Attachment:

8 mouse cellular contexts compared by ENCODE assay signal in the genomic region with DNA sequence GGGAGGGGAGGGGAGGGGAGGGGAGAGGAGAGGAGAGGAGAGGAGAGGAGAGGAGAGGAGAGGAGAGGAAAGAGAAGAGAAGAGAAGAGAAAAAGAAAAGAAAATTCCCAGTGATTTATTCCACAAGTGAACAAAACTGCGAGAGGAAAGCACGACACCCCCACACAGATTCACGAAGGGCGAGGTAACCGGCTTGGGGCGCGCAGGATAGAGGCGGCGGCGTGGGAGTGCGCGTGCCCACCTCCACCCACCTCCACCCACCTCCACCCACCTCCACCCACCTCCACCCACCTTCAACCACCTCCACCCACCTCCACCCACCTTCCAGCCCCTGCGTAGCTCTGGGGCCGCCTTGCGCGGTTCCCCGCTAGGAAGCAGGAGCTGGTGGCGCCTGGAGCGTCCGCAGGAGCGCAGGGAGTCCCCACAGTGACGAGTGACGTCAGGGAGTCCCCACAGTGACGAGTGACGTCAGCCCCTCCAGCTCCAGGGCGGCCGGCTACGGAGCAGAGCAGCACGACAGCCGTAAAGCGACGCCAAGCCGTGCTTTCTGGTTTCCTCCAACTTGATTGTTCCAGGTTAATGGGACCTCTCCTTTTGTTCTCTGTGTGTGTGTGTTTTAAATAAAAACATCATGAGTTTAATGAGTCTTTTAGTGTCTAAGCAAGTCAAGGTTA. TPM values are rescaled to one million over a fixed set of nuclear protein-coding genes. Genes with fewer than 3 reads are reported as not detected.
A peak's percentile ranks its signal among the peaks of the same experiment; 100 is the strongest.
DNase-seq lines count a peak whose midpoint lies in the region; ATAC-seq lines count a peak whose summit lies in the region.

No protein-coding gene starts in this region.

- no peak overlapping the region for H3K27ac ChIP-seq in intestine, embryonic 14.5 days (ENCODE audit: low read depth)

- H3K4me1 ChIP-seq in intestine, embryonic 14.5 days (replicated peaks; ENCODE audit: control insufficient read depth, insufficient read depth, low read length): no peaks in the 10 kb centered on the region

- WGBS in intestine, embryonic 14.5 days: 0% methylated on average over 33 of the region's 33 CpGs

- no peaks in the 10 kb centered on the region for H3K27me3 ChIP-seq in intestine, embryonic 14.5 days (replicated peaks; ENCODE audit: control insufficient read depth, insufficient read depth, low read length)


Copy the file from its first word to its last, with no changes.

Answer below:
8 mouse cellular contexts compared by ENCODE assay signal in the genomic region with DNA sequence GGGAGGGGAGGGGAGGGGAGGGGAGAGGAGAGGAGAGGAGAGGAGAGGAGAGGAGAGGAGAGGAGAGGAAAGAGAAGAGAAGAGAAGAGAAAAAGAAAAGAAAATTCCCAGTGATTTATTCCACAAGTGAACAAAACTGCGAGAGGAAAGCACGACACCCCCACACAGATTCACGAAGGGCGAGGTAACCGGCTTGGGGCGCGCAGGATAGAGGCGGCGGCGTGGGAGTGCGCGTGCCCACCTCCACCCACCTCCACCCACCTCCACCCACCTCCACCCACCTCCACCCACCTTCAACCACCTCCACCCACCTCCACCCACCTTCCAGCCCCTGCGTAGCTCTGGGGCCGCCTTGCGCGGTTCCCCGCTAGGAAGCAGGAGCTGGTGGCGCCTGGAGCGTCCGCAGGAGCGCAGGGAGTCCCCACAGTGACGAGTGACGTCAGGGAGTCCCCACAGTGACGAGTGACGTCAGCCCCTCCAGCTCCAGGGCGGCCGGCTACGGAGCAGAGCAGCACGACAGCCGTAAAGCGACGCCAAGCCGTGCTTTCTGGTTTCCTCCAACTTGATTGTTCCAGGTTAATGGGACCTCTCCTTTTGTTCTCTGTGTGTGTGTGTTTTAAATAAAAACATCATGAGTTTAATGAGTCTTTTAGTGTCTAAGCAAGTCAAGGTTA. TPM values are rescaled to one million over a fixed set of nuclear protein-coding genes. Genes with fewer than 3 reads are reported as not detected.
A peak's percentile ranks its signal among the peaks of the same experiment; 100 is the strongest.
DNase-seq lines count a peak whose midpoint lies in the region; ATAC-seq lines count a peak whose summit lies in the region.

No protein-coding gene starts in this region.

- no peak overlapping the region for H3K27ac ChIP-seq in intestine, embryonic 14.5 days (ENCODE audit: low read depth)

- H3K4me1 ChIP-seq in intestine, embryonic 14.5 days (replicated peaks; ENCODE audit: control insufficient read depth, insufficient read depth, low read length): no peaks in the 10 kb centered on the region

- WGBS in intestine, embryonic 14.5 days: 0% methylated on average over 33 of the region's 33 CpGs

- no peaks in the 10 kb centered on the region for H3K27me3 ChIP-seq in intestine, embryonic 14.5 days (replicated peaks; ENCODE audit: control insufficient read depth, insufficient read depth, low read length)